My Yorkshire: Triathlete Alistair Brownlee on his favourite people and places

Alistair Brownlee won successive gold medals in the triathlon at the 2012 London Olympics and then at the Rio Games this summer. Educated at Bradford Grammar School, the 28-year-old lives in Leeds.

Twice Olympic gold medal winner, triathlete Alistair Brownlee.

What is your first Yorkshire memory? I’ve got clear memories of the home we lived in at Dewsbury. I’d be about two and remember digging holes in the garden. We then moved to Horsforth where I spent much of my childhood. I played a lot outside, was very active and explored the surroundings at Calverley, Apperley Bridge and Rodley by the Leeds-Liverpool Canal. From the age of five, I was going to the Aireborough swimming pool in Guiseley and I remember my first cross country run in Leeds when I was seven. I was terrible at it, came 299th, but loved it.

What is your favourite part of Yorkshire and why? I am passionate about the Dales and I spend a lot of time there. I love Coverdale, Malham, Nidderdale and Airedale, but specifically the top of Wharfedale. It’s most beautiful.

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Do you have a favourite walk or view? The view from the top of Great Whernside. On a clear day you can see pretty much the whole of the Dales and across to the Three Peaks and to the North York Moors.

Alistair Brownlee would like to take Bill Bryson out to dinner to find out about his time in Yorkshire.

What is your idea of a perfect day out or weekend out in Yorkshire? I love going out for a long ride into the Dales on a Saturday morning, stopping near Bolton Abbey. I like the walk at Simon’s Seat. It’s really beautiful. When I can, I like to spend time with family and friends in Leeds or Headingley on a Saturday night and go out for a meal and a few drinks.

Which Yorkshire sportsman or woman, past or present, would you like to take out for lunch? I’ve been lucky to meet lots of the current Yorkshire sports people who’ve done well at the Olympics. I’ve also met Adrian Moorhouse, the swimmer, but I’m going to go for Beryl Burton, the world cycling champion from Leeds. I respect what she achieved in the 1960s and more than anything we’d talk about being an athlete, particularly a female athlete, in her time.

Which Yorkshire stage or screen star, past or present, would you like to take out to dinner? Gosh! I don’t know many, but Dame Judi Dench or Patrick Stewart, from Star Trek. He’s interesting because he’s been all over the world, lives or lived in Los Angeles, yet likes to come back to Yorkshire. I think, though, I’m choosing Bill Bryson, the travel writer who was born in America and has been everywhere. He lived in Kirkby Malham in the 80s and 90s when he could have lived anywhere. Why? It would be interesting to find out.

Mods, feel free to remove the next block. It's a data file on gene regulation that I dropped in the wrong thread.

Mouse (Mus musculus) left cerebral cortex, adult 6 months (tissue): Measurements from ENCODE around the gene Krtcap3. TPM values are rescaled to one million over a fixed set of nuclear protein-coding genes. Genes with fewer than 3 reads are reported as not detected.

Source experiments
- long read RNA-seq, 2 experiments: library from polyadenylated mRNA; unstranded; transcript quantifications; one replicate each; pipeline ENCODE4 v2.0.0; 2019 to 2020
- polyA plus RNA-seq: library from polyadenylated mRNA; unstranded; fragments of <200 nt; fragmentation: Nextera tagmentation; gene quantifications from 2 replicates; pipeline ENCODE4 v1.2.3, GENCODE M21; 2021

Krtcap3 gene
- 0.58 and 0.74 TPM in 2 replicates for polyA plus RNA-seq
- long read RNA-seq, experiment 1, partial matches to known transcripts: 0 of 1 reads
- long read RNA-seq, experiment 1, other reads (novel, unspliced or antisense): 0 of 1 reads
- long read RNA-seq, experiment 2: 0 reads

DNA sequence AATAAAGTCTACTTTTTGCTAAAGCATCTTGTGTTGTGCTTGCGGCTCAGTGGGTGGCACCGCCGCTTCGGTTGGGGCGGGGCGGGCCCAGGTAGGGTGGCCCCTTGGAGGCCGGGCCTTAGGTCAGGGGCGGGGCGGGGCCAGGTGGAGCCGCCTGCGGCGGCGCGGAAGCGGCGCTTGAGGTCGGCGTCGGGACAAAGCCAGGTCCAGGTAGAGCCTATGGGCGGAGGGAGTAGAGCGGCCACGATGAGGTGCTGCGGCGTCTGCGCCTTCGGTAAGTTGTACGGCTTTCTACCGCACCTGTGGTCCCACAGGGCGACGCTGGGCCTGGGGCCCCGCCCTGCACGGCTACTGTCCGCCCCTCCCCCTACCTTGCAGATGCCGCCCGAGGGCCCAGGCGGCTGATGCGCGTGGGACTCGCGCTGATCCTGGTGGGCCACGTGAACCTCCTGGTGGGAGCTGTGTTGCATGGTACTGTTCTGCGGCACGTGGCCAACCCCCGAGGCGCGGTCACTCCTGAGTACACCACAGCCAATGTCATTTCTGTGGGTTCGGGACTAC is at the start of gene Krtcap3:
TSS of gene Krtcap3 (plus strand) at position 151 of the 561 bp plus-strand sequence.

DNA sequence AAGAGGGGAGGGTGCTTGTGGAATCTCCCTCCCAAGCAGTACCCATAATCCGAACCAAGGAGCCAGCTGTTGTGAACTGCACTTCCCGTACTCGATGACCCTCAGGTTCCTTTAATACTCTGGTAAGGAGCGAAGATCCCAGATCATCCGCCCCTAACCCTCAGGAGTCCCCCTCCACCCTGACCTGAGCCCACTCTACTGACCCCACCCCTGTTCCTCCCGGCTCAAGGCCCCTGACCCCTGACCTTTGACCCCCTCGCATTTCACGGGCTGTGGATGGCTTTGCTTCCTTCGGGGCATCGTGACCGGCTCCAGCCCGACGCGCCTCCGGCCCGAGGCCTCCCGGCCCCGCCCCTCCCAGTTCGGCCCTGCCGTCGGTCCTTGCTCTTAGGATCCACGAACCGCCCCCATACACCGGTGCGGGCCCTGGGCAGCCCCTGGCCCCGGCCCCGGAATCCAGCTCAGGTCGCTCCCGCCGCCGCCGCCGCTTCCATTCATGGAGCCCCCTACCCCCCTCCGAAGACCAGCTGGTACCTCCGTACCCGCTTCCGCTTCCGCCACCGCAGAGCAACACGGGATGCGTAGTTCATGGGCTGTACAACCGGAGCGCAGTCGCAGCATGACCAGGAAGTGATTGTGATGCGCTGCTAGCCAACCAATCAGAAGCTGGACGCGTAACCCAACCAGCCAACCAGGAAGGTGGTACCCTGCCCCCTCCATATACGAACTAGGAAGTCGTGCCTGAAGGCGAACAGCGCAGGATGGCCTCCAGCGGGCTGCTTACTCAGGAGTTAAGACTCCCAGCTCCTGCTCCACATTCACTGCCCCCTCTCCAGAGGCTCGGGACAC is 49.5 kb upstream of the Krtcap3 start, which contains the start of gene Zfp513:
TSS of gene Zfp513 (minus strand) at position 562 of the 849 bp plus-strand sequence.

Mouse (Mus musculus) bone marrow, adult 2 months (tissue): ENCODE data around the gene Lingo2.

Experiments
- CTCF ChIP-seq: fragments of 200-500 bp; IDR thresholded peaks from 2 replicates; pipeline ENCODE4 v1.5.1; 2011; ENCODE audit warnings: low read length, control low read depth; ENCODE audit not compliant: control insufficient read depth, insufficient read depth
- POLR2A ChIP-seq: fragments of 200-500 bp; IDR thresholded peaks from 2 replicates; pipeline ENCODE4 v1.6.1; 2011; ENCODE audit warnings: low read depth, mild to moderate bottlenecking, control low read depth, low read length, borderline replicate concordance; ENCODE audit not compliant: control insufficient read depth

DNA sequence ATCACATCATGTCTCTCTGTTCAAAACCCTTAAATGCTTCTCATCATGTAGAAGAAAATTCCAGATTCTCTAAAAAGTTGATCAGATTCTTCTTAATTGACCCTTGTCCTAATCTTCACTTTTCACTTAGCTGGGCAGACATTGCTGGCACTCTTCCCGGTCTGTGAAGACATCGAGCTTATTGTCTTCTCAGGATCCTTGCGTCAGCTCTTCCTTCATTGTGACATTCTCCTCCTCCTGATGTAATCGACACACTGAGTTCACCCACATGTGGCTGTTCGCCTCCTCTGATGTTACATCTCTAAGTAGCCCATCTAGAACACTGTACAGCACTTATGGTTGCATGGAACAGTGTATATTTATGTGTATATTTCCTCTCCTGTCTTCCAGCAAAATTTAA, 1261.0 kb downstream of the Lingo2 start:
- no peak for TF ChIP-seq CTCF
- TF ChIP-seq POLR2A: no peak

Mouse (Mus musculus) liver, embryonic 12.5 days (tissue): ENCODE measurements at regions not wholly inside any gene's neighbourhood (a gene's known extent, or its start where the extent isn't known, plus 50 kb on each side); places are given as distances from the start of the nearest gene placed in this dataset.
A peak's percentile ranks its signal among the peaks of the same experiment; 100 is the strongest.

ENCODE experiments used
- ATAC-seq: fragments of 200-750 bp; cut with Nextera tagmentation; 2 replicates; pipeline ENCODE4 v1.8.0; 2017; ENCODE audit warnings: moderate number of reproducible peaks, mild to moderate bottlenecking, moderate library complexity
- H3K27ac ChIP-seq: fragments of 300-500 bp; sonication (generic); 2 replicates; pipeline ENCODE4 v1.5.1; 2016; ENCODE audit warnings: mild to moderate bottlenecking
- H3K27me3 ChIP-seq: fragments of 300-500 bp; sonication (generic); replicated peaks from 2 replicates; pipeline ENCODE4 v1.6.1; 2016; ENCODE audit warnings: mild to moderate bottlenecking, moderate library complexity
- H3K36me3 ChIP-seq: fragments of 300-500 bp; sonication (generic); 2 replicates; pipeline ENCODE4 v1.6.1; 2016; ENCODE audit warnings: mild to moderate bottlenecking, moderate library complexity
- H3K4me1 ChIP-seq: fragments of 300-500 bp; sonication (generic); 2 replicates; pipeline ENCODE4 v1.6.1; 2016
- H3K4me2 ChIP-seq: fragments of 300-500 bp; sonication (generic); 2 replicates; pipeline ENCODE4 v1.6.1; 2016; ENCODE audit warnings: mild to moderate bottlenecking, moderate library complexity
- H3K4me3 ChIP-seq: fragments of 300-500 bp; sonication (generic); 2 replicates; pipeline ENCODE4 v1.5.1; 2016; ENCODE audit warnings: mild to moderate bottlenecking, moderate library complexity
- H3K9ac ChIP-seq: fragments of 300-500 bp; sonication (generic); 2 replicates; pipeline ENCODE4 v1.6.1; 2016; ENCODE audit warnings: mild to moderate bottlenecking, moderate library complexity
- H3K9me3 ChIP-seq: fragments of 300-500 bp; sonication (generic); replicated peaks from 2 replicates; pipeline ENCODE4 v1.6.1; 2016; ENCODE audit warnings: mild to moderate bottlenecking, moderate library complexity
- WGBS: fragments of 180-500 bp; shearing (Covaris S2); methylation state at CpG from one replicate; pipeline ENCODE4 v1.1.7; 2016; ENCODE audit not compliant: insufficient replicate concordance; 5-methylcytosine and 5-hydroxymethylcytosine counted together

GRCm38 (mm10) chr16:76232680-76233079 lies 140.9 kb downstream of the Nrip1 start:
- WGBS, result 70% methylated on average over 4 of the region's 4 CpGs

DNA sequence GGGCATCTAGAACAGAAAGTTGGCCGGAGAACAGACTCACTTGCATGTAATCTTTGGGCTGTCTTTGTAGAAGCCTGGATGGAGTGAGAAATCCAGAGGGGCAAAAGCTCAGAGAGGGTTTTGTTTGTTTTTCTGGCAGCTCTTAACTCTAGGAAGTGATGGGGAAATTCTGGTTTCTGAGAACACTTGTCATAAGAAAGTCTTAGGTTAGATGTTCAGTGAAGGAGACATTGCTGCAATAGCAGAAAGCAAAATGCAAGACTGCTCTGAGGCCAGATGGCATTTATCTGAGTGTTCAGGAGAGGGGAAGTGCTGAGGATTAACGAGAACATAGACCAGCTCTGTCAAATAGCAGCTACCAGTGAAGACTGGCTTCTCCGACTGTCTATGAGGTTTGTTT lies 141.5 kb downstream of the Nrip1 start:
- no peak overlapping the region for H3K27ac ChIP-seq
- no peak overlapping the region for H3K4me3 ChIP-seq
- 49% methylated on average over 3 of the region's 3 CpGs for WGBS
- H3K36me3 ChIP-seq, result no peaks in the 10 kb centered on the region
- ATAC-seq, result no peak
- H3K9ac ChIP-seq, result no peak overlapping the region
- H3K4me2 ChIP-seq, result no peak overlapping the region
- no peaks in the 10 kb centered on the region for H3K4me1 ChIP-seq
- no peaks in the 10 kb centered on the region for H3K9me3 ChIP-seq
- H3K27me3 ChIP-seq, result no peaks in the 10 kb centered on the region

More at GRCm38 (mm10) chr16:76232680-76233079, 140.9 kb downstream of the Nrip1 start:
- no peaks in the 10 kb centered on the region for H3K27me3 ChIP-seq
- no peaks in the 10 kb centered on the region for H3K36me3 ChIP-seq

What do you think it is that gives Yorkshire its unique identity? The people. I was inspired and motivated by teachers, coaches, people who organise races and those you train with. Yorkshire people are first and foremost friendly and we do things without much fanfare. We are understated and I love the countryside here.

Alistair Brownlee would like to take Bill Bryson out to dinner to find out about his time in Yorkshire.

Do you follow sport in the county and, if so, what? I am not a massive football fan, but Jonny and I watch Leeds Rhinos when we can on a Friday night at Headingley. We are away a lot in the summer but we like to watch a bit of cricket. We’ve been to Twenty20 games at Headingley where we like the atmosphere because we love live sport.

Do you have a favourite pub or restaurant? I really like the Blue Lion at East Witton, near Middleham. I live close to the Fox and Hounds in Bramhope. There’s always someone to chat to, the food’s good and the pub has a good feel about it.

Who is the Yorkshire person you most admire? I am interested in politics. I’d choose the guy who abolished slavery, William Wilberforce from Hull. Abolition was a turning point in history and he had Yorkshire tenacity.

If you had to name your hidden Yorkshire gem, what would it be? I think one of the fantastic things about Yorkshire is that there are so many hidden gems. I like Semerwater, near Hawes in Wensleydale. It’s 
the second largest natural lake in North Yorkshire. It has a wilderness of its own.

How do you think Yorkshire has changed for the better or the worse since you have known it? One of the special things about Yorkshire is that a lot has not changed. You can go to the Dales 
and, apart from the fact there are now more cars, they’ve not changed for 20 years and you go 
back after another 20 and there’s still no change. Leeds has changed a massive amount in the last 10 years. All the new shops and because I like eating out, the restaurants are fantastic.

If a stranger came to Yorkshire and had time to visit one place only, where would it be? I always take them up to Wharfedale and on to Burnsall and Kettlewell. On the way back, we could perhaps have tea at Bettys in Ilkley, which is a Yorkshire thing to do.

Alistair and Jonny Brownlee will be hosting their fourth annual Brownlee Tri at Harewood House, Leeds, on September 24.